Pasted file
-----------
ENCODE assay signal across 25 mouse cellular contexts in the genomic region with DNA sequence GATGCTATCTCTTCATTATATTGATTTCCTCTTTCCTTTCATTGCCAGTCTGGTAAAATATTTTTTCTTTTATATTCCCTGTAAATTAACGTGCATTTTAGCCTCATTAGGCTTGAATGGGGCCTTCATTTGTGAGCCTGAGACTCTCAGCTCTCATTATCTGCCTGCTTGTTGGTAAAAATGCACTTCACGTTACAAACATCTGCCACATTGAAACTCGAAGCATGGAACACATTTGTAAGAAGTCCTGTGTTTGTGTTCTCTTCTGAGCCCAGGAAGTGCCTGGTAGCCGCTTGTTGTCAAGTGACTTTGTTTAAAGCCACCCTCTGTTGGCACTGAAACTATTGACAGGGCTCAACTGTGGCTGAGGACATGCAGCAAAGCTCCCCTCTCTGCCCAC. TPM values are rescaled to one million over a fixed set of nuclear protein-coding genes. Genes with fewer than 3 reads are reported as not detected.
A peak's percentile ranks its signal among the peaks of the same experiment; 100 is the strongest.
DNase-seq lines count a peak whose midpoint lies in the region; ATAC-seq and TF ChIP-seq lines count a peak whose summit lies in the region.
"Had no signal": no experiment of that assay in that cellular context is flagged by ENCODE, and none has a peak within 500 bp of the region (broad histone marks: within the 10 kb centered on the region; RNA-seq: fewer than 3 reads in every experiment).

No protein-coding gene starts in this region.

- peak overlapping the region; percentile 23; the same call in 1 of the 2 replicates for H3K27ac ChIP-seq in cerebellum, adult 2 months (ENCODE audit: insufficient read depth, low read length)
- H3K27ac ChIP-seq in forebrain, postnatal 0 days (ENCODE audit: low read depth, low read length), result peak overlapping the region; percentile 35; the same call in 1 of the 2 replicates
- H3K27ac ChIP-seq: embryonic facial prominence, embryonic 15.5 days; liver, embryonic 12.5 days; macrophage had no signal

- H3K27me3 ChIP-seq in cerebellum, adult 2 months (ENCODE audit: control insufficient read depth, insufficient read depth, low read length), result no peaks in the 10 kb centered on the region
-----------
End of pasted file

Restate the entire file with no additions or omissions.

ENCODE assay signal across 25 mouse cellular contexts in the genomic region with DNA sequence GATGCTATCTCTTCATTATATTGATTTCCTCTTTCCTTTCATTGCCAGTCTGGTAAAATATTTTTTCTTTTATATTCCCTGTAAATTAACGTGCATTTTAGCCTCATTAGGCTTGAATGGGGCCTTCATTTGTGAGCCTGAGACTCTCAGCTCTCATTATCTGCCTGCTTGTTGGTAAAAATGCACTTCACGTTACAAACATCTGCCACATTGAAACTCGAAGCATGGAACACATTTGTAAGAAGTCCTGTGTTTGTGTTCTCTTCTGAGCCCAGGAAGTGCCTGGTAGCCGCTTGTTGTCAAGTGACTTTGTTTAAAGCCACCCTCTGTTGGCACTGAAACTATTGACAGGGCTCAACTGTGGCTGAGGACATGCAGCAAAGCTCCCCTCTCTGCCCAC. TPM values are rescaled to one million over a fixed set of nuclear protein-coding genes. Genes with fewer than 3 reads are reported as not detected.
A peak's percentile ranks its signal among the peaks of the same experiment; 100 is the strongest.
DNase-seq lines count a peak whose midpoint lies in the region; ATAC-seq and TF ChIP-seq lines count a peak whose summit lies in the region.
"Had no signal": no experiment of that assay in that cellular context is flagged by ENCODE, and none has a peak within 500 bp of the region (broad histone marks: within the 10 kb centered on the region; RNA-seq: fewer than 3 reads in every experiment).

No protein-coding gene starts in this region.

- peak overlapping the region; percentile 23; the same call in 1 of the 2 replicates for H3K27ac ChIP-seq in cerebellum, adult 2 months (ENCODE audit: insufficient read depth, low read length)
- H3K27ac ChIP-seq in forebrain, postnatal 0 days (ENCODE audit: low read depth, low read length), result peak overlapping the region; percentile 35; the same call in 1 of the 2 replicates
- H3K27ac ChIP-seq: embryonic facial prominence, embryonic 15.5 days; liver, embryonic 12.5 days; macrophage had no signal

- H3K27me3 ChIP-seq in cerebellum, adult 2 months (ENCODE audit: control insufficient read depth, insufficient read depth, low read length), result no peaks in the 10 kb centered on the region